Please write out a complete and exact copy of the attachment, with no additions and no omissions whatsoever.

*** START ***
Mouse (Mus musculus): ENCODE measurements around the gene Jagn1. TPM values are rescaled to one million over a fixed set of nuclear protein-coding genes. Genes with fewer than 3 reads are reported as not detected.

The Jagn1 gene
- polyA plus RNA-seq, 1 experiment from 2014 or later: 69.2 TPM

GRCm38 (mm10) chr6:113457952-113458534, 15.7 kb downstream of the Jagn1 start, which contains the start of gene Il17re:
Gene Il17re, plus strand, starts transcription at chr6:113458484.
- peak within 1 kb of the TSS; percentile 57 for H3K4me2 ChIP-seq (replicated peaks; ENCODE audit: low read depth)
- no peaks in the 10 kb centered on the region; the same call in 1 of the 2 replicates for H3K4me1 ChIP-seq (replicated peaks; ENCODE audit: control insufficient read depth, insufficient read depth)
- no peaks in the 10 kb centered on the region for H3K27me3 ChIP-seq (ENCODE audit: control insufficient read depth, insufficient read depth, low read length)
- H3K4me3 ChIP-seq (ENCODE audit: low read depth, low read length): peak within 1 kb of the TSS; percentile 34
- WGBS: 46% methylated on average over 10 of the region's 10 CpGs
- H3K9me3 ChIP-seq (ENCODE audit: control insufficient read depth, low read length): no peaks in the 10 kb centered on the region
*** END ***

Mouse (Mus musculus): ENCODE measurements around the gene Jagn1. TPM values are rescaled to one million over a fixed set of nuclear protein-coding genes. Genes with fewer than 3 reads are reported as not detected.

The Jagn1 gene
- polyA plus RNA-seq, 1 experiment from 2014 or later: 69.2 TPM

GRCm38 (mm10) chr6:113457952-113458534, 15.7 kb downstream of the Jagn1 start, which contains the start of gene Il17re:
Gene Il17re, plus strand, starts transcription at chr6:113458484.
- peak within 1 kb of the TSS; percentile 57 for H3K4me2 ChIP-seq (replicated peaks; ENCODE audit: low read depth)
- no peaks in the 10 kb centered on the region; the same call in 1 of the 2 replicates for H3K4me1 ChIP-seq (replicated peaks; ENCODE audit: control insufficient read depth, insufficient read depth)
- no peaks in the 10 kb centered on the region for H3K27me3 ChIP-seq (ENCODE audit: control insufficient read depth, insufficient read depth, low read length)
- H3K4me3 ChIP-seq (ENCODE audit: low read depth, low read length): peak within 1 kb of the TSS; percentile 34
- WGBS: 46% methylated on average over 10 of the region's 10 CpGs
- H3K9me3 ChIP-seq (ENCODE audit: control insufficient read depth, low read length): no peaks in the 10 kb centered on the region